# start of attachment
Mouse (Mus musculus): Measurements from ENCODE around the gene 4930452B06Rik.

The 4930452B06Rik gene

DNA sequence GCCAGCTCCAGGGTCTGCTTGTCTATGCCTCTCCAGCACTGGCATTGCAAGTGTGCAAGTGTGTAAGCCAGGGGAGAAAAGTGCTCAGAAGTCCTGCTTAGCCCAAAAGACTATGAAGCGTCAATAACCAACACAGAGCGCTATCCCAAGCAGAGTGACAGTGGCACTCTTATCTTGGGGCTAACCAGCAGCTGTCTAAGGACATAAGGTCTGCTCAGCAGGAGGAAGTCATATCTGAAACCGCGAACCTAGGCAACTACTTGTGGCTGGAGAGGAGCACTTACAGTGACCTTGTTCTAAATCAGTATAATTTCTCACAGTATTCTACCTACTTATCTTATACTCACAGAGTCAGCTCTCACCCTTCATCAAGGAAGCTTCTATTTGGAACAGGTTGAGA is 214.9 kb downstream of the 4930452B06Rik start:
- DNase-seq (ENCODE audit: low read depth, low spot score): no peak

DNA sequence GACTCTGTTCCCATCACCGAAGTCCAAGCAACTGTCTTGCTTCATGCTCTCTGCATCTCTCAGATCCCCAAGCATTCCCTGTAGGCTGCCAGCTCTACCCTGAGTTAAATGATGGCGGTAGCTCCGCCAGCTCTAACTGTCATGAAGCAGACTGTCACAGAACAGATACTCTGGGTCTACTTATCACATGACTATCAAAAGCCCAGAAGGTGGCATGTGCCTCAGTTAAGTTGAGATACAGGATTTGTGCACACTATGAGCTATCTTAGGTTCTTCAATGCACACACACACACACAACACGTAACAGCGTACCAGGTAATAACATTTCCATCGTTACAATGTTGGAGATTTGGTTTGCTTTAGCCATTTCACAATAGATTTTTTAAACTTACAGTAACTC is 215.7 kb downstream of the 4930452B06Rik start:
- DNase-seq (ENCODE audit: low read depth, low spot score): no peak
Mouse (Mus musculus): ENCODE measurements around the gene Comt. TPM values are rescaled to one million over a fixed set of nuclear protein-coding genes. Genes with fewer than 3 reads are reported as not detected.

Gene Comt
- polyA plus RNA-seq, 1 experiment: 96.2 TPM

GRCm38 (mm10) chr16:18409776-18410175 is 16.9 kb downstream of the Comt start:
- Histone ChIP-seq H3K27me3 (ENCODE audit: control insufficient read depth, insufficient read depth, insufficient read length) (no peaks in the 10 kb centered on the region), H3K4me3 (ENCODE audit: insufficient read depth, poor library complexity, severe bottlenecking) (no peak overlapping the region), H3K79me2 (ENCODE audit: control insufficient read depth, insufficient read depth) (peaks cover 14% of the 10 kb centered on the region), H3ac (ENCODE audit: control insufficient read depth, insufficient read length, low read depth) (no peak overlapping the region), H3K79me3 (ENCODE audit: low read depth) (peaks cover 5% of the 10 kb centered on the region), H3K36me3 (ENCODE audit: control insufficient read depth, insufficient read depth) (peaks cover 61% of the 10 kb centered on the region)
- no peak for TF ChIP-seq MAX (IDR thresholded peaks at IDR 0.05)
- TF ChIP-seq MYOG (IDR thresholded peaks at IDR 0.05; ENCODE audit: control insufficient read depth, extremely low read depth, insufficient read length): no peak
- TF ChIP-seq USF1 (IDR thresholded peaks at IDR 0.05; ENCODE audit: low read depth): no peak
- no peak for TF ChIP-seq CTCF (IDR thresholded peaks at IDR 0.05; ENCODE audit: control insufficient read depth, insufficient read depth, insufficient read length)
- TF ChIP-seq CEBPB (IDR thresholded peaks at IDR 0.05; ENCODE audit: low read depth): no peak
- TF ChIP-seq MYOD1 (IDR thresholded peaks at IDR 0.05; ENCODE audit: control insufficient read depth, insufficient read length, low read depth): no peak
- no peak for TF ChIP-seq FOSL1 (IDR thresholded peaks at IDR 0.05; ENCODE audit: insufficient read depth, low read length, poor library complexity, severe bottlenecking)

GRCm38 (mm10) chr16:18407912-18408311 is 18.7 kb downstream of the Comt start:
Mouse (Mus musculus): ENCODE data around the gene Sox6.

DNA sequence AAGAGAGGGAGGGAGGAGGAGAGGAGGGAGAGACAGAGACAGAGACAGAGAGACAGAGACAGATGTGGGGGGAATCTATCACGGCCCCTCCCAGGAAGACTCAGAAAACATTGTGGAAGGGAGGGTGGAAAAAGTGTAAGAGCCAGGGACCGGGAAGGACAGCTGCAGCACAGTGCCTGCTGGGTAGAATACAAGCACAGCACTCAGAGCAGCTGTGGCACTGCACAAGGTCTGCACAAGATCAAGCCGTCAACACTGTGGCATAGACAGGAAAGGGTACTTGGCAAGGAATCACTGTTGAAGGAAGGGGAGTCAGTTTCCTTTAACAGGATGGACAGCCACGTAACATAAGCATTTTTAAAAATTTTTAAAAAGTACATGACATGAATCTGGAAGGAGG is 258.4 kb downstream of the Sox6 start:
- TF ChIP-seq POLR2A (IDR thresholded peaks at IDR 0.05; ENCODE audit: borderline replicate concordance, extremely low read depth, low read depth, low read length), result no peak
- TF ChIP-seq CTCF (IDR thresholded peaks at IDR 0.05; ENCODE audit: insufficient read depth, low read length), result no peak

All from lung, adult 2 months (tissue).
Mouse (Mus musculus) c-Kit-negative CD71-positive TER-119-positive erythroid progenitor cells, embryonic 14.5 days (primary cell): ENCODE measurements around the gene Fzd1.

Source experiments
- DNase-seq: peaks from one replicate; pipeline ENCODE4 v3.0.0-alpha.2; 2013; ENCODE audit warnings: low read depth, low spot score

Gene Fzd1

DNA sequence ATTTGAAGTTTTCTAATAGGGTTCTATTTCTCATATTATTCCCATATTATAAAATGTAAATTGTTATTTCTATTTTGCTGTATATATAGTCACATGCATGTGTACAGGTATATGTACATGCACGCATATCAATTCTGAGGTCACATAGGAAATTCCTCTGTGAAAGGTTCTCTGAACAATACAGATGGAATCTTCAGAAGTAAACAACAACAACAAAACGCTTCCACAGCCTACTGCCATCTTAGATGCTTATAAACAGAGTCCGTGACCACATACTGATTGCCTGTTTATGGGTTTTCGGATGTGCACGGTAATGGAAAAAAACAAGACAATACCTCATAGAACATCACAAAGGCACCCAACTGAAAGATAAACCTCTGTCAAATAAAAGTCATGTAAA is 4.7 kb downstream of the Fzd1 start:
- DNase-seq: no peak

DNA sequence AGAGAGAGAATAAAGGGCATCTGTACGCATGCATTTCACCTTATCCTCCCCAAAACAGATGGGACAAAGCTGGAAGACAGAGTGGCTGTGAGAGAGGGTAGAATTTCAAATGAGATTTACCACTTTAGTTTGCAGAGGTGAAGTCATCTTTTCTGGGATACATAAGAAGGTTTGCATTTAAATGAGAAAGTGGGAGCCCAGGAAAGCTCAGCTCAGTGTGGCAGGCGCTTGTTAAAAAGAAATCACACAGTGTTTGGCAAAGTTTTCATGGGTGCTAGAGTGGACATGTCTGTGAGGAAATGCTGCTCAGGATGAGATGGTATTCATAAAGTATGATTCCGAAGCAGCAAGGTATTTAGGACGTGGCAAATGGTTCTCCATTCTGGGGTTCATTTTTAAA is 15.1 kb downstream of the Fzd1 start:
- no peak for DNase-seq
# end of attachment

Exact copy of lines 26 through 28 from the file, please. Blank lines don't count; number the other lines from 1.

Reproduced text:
Source experiments
- DNase-seq: peaks from one replicate; pipeline ENCODE4 v3.0.0-alpha.2; 2013; ENCODE audit warnings: low read depth, low spot score

Gene Fzd1